Met up with the 2011 – 2012 class a couple of weeks ago. They are now graduated, moving on to tertiary education. As I asked them where they were each headed to, I realised many of them gave me names of courses which didn’t even exist a short decade ago. The fancy names just flew right over my head. Names like: Eco-engineering. Green Technology. Maritime-something-Something. Nautical-something else. Energy – something else else.
I was reminded of a quote I read somewhere before, poignantly reminding us that the students we teach today are going to work in jobs, half of which have not even been created yet. How true I have realized this to be.
So what are we preparing students for, really? Are we preparing them to ace their exams, only to find that whatever they have studied is irrelevant in the real world? Or are we preparing them to have strength of character, creativity in problem solving through relating to different people and situations, among many more things they will need for the world which has yet been created? Even as the fancy names flew over my head, I found myself reflecting on their time as students in the classroom, thinking about what I have done to prepare them for the careers and contributions they will eventually make to society.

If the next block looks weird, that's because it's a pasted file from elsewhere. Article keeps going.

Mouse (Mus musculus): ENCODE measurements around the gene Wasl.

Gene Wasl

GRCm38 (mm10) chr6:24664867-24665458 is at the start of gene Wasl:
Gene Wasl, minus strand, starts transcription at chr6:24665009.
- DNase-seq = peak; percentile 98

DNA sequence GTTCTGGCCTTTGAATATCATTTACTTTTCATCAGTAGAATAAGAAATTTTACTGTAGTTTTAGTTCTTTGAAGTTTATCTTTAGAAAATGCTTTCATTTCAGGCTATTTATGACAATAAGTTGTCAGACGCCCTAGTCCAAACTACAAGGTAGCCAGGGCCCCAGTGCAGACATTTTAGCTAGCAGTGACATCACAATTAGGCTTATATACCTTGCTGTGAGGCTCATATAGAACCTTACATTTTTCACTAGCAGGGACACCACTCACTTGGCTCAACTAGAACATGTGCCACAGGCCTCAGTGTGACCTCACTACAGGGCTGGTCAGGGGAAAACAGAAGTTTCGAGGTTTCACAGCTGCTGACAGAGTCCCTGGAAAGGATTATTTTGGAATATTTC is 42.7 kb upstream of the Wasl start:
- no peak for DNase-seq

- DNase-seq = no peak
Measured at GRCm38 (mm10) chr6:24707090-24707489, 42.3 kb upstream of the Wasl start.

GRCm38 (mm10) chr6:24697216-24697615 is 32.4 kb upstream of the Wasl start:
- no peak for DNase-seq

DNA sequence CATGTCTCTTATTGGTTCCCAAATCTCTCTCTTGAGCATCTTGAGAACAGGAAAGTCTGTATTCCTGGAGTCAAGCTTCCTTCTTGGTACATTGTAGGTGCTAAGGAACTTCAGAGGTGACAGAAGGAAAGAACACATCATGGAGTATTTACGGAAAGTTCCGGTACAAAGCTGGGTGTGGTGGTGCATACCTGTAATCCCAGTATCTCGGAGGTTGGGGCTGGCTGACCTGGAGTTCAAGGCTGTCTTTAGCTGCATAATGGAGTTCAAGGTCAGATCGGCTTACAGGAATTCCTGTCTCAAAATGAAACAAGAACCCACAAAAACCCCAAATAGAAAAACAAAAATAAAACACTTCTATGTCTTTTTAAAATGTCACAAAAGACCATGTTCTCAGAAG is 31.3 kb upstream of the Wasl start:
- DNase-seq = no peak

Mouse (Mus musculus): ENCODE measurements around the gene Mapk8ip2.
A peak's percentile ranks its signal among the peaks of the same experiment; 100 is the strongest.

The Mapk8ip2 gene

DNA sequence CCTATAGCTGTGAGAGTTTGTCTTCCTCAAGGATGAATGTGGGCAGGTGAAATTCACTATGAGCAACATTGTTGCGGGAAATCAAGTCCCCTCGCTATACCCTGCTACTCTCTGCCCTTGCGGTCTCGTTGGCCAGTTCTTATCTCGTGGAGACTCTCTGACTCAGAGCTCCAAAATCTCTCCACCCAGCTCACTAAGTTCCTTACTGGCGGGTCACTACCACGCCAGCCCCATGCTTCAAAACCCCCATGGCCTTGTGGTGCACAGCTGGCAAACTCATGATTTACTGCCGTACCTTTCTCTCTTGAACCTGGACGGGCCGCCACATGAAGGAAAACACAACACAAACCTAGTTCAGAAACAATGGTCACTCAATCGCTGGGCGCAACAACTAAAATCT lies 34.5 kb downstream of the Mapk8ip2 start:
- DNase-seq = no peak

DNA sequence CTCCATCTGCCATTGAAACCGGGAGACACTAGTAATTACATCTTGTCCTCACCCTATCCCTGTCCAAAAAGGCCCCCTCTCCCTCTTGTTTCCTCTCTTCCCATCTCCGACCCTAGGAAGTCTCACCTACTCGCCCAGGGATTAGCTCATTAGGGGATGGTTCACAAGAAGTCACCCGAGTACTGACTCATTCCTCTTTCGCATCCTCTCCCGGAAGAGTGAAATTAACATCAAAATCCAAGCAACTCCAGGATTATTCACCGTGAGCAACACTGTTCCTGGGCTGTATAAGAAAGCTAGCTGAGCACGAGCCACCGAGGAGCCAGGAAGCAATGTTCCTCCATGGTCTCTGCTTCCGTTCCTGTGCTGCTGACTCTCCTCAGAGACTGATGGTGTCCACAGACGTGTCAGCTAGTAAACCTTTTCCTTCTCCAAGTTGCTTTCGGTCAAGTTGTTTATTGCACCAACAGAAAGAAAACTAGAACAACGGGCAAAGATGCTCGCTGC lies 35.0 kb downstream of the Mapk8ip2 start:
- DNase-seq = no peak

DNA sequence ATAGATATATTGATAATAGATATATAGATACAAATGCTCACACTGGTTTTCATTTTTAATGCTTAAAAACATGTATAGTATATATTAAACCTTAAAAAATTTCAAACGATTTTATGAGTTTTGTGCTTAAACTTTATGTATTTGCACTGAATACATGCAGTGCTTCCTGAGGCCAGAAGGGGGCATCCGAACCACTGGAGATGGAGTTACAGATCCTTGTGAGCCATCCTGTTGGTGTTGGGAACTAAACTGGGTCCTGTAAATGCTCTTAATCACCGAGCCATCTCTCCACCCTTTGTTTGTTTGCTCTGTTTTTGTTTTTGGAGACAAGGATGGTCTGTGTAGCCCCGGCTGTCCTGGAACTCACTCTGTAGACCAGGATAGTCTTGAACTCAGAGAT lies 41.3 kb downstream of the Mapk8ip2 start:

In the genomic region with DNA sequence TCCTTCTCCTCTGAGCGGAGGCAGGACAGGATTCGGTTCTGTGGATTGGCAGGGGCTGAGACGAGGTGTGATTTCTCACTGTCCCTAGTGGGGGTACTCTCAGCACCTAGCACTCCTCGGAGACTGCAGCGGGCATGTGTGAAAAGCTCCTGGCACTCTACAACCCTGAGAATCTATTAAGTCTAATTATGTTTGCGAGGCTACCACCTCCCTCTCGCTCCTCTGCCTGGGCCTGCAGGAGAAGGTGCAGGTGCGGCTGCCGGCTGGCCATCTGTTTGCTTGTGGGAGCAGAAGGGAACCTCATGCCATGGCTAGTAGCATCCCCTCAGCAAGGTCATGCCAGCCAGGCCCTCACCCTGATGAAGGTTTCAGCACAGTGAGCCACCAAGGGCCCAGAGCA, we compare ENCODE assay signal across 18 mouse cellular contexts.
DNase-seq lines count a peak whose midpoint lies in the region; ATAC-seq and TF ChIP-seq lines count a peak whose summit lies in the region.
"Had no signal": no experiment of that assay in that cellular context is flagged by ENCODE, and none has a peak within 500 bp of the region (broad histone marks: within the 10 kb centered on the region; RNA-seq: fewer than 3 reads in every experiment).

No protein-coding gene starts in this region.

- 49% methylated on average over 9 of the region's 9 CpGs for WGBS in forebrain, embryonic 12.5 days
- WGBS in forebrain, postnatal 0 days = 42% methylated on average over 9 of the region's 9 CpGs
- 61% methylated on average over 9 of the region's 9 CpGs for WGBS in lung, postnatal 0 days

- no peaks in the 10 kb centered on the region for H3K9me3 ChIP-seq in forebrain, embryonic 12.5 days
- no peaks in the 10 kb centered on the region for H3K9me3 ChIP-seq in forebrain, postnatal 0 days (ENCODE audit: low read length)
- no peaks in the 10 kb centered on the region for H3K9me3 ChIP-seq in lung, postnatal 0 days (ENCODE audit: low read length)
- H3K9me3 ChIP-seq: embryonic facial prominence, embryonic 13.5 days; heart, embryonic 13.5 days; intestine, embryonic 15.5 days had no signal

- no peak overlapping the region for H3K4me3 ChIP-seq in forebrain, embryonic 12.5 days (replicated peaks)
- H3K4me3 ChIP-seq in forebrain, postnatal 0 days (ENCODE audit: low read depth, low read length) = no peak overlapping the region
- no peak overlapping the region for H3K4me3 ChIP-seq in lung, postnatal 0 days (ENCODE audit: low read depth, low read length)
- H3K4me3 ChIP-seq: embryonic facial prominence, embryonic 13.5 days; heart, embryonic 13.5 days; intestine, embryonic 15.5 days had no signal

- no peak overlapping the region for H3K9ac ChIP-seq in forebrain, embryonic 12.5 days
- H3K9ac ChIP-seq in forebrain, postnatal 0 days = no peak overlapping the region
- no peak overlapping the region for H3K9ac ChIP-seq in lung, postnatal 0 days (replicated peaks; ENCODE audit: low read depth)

And I found myself thinking: Because of the Thing we know as the Mark and Grade, even skills like creativity and thinking out of the box have become successfully conditioned and packaged to a set of checklists, rubrics, and numbers. They then find their way into Scheme of Works, portfolios and reviews, looking good in black against 80gsm printing paper.
How much of modern education really prepares us for the world we eventually live in? Or has much of education, with it’s increased availability in developed countries, become simply another motion and stage of life we go through? Because it has become the Norm?
Much more to think about.